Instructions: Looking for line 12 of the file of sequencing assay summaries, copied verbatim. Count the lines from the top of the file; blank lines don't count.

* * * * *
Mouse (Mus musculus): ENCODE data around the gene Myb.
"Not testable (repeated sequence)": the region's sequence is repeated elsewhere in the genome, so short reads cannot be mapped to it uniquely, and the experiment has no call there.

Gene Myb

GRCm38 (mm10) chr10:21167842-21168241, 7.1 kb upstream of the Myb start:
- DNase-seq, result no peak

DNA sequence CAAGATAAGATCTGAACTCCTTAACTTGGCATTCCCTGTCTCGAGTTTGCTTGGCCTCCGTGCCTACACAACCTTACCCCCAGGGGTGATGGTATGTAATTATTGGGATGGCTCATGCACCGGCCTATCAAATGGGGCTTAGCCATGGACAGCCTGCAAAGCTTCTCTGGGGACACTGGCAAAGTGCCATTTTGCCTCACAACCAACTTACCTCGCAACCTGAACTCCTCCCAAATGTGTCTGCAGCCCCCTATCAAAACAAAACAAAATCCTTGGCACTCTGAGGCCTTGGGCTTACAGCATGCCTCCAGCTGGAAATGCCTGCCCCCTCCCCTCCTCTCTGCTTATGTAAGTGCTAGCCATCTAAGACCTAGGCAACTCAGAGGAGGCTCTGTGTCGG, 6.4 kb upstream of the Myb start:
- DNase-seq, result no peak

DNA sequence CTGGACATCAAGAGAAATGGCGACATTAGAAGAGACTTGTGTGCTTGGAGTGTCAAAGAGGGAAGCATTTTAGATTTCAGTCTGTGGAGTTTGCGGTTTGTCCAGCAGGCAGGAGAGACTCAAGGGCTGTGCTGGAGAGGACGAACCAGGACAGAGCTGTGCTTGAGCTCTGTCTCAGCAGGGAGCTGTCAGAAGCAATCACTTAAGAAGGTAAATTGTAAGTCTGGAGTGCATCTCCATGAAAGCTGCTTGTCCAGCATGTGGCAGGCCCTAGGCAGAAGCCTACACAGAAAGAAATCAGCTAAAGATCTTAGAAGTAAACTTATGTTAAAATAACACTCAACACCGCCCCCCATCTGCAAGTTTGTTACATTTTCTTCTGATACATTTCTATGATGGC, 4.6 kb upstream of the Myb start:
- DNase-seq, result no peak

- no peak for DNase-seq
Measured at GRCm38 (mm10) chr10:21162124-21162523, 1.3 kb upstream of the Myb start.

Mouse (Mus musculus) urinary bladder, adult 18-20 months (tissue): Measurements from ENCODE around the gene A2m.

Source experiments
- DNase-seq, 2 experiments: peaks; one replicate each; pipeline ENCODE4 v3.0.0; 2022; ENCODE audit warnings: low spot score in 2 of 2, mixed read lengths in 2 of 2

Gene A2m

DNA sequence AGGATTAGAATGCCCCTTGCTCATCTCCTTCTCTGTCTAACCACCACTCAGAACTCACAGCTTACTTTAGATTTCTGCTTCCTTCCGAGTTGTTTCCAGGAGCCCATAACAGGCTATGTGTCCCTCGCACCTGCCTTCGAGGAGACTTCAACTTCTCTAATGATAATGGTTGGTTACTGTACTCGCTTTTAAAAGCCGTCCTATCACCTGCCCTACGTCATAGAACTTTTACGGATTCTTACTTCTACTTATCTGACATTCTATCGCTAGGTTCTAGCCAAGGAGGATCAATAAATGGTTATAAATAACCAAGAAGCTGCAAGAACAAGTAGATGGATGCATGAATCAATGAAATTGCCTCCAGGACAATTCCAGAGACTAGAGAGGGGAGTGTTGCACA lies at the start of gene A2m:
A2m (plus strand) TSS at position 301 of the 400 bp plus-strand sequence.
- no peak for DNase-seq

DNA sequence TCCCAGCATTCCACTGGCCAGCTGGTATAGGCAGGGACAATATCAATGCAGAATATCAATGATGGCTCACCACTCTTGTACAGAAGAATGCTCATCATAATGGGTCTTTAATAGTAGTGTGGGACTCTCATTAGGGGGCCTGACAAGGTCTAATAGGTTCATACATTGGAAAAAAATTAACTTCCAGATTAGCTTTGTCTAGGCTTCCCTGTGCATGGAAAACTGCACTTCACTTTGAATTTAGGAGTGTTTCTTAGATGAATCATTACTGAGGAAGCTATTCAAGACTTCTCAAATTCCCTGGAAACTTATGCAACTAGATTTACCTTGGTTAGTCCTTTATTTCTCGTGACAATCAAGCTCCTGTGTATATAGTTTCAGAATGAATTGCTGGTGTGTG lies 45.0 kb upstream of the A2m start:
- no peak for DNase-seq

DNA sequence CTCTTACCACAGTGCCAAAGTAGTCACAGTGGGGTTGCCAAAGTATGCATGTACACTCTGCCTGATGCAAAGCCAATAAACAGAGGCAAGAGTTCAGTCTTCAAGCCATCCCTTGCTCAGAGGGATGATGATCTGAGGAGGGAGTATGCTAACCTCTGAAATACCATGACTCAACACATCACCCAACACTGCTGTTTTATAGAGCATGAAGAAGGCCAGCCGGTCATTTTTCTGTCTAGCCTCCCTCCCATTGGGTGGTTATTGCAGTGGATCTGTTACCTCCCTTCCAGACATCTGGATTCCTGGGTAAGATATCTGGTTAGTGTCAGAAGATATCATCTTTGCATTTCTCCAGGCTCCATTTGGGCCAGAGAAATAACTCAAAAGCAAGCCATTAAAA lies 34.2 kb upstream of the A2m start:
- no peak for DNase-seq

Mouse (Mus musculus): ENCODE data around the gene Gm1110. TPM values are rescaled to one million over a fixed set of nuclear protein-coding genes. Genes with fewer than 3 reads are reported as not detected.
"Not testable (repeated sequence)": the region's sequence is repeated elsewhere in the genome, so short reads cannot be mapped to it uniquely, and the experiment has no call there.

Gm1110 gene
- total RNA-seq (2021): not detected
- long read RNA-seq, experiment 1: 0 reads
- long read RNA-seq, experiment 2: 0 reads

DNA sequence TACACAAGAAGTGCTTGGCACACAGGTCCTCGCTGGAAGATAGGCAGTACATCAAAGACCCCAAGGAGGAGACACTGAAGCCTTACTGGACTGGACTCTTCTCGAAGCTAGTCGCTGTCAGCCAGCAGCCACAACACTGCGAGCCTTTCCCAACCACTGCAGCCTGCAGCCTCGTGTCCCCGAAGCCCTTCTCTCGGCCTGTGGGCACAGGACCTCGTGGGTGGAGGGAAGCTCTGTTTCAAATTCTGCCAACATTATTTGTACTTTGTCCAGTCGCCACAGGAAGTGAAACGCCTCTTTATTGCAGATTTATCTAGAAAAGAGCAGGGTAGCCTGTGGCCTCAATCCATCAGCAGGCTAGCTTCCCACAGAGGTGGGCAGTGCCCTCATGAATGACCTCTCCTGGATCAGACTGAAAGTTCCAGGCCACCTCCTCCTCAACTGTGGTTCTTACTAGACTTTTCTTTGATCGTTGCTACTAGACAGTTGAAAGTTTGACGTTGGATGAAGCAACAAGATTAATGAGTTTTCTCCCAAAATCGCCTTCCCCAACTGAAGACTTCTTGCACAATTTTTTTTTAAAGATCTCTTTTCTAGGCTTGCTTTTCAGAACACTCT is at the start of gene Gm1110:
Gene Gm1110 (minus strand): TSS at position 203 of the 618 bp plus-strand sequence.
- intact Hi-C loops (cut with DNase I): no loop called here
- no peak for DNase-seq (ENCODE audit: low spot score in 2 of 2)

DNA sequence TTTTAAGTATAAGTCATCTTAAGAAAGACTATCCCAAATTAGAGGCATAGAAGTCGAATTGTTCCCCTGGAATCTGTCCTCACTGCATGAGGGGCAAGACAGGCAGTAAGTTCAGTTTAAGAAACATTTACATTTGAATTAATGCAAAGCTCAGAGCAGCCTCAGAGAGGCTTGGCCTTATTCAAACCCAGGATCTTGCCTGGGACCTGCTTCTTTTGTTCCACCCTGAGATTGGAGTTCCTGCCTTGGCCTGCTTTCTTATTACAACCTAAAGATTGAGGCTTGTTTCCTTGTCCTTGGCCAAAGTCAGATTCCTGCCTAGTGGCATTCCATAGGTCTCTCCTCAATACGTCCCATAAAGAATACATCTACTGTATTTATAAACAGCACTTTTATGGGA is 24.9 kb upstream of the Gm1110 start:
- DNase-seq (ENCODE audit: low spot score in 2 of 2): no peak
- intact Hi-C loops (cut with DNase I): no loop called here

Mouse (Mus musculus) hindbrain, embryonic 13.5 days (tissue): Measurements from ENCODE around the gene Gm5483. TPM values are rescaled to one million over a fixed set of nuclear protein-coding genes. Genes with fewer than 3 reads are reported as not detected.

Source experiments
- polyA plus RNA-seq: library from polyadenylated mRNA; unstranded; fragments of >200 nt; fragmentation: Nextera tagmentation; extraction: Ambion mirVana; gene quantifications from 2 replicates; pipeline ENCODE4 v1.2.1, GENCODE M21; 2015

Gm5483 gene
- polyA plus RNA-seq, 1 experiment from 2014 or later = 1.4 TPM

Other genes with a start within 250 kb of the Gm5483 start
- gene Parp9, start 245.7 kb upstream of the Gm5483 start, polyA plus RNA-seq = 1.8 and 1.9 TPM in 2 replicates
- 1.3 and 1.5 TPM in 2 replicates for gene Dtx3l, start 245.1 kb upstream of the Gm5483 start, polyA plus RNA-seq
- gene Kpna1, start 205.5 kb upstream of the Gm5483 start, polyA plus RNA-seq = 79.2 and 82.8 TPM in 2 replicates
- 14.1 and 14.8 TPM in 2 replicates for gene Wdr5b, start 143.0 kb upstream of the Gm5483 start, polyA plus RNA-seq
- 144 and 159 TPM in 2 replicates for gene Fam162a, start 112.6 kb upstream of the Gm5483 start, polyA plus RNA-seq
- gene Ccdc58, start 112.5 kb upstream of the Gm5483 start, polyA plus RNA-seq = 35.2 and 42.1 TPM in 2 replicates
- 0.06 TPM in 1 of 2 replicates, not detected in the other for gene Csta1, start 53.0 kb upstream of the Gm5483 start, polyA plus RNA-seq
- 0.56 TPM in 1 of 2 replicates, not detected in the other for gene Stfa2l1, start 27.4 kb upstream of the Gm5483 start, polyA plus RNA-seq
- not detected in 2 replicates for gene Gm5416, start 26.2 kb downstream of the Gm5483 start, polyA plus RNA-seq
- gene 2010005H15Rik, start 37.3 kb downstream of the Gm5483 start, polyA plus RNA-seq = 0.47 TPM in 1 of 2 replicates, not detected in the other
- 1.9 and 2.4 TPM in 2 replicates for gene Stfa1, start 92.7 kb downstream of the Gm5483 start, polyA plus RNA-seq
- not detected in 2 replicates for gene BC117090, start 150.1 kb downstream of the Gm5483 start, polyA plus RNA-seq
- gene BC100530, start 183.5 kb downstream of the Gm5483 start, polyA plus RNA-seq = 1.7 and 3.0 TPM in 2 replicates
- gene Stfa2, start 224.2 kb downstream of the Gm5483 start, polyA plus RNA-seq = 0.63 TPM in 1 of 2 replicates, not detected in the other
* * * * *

Mouse (Mus musculus) urinary bladder, adult 18-20 months (tissue): Measurements from ENCODE around the gene A2m.